The Statue of Liberty is the universal symbol of freedom and democracy, or so says the National Park Service. She's also a SHE -- which is why it made all the sense in the world to take music's newest independent badass, HANA, to see Lady Liberty while we talked about her new music, reinvention and her mission to show girls that they don't need dudes when it comes to turning buttons and knobs.
"She's a lot smaller in real life," HANA told me as we stood at the railing of the ferry, leaning over the side to see Lady Liberty gazing across the water in the distance at New York City, as tourists clutched selfie sticks like so many glinting golden torches. "I guess she's kind of slouching, though," HANA added. "Or walking." We prefer to imagine the latter -- a massive lady barreling off of Liberty Island to take New York by proverbial storm, like in "Ghostbusters."
HANA is no stranger to strong women like LL -- she's been on tour these past few weeks with Lana Del Rey and Grimes, singing with the latter while riding the wave of her own burgeoning career, the next ripple of which hit when she released her debut single, "Clay" the other week, a song about "saying goodbye to my meek self and the start of this more assertive woman," HANA explained.
When that song dropped in May, it seemed as if HANA had emerged from nowhere, self-releasing the Blood Diamonds-co-produced track to praise from every major media outlet, as well as famous friends and her new biggest fan, Lorde.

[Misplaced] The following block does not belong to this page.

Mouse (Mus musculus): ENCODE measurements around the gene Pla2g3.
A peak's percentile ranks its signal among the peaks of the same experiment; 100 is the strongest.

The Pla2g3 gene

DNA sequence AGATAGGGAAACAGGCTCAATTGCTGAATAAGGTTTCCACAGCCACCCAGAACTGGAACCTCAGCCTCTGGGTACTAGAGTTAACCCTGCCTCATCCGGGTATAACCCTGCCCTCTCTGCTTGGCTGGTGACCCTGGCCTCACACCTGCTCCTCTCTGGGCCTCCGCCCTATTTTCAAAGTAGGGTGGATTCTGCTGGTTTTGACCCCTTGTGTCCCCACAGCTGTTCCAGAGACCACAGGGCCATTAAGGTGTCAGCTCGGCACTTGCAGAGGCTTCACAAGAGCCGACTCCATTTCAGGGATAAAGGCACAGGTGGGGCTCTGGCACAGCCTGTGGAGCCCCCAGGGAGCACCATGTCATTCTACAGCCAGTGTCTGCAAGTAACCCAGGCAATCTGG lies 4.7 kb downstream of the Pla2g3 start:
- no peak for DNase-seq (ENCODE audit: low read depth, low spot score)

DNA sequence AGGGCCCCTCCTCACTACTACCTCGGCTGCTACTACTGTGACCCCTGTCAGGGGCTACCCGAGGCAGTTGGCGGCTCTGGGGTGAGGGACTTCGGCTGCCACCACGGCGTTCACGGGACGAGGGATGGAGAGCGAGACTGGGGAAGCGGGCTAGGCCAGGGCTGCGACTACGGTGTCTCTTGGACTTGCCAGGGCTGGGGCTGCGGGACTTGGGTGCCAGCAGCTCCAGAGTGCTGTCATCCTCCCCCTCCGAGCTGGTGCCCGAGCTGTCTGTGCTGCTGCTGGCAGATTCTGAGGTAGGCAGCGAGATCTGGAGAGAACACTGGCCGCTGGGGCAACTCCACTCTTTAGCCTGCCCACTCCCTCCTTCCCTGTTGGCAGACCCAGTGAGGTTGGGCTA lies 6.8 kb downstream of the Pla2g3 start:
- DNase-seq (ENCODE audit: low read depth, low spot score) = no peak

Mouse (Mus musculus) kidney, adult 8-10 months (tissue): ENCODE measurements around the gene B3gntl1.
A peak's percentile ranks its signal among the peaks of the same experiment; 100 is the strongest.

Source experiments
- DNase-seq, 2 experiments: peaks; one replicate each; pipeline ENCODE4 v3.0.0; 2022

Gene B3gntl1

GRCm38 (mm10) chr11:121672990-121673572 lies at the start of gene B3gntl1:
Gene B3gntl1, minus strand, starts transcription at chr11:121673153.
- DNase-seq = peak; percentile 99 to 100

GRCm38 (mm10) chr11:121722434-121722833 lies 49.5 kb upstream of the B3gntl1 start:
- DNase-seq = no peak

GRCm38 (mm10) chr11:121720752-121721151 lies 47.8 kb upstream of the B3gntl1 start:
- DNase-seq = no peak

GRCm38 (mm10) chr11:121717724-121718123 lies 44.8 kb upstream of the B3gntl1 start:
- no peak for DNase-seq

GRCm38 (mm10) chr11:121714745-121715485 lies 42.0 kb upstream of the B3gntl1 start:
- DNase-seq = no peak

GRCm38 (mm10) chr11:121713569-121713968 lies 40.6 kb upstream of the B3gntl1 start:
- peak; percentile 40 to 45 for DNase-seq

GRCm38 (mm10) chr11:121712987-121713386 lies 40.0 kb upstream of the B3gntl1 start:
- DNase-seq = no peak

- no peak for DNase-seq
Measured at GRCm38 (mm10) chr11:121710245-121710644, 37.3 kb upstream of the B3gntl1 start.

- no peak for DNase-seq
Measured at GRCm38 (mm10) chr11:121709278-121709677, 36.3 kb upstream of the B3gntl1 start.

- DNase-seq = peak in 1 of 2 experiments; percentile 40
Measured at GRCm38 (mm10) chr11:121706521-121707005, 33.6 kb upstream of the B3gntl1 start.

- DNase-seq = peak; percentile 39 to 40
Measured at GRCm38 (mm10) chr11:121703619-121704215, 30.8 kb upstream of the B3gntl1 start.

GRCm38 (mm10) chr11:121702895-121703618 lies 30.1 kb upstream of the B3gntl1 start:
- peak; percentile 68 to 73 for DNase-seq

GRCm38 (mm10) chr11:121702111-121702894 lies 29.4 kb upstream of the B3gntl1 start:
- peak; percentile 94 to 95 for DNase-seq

"After she tweeted it, I got all these followers and, like, these tweets like, 'Yeah, slay queen!'" HANA said, as we jockeyed for room on a bench crowded with tourists, watching Lady Liberty loom on the horizon. "I was like, 'Oh, God it’s begun.' Like, ‘Thank you, Ella, teenage whisperer.’" Soon after, the record labels came knocking.
What seems like overnight success was actually more of a rebirth, however, as HANA has been making music since age 13 -- when she was still a singer/songwriter named Hana Pestle. After graduating high school, HANA left her home state of Montana to pursue music in L.A. -- to no small amount of success.
"It was always just me and my guitar, and I was touring the country in a band by myself for literally six years," she said. "I probably did, like, 600 shows or something. And I loved it. But at the same time I never really stopped and assessed if my music was what I actually wanted it to be."
If you're wondering just how different her music could be now: In 2008, she toured with Collective Soul, Live and Blues Traveler. A far cry from Lana and Grimes.
In 2013, HANA said, she decided to take control of her music. She took down most of her old songs -- because they made her "cringe" -- and she learned how to produce, with help from boyfriend Michael Diamond (a.k.a. Blood Diamonds).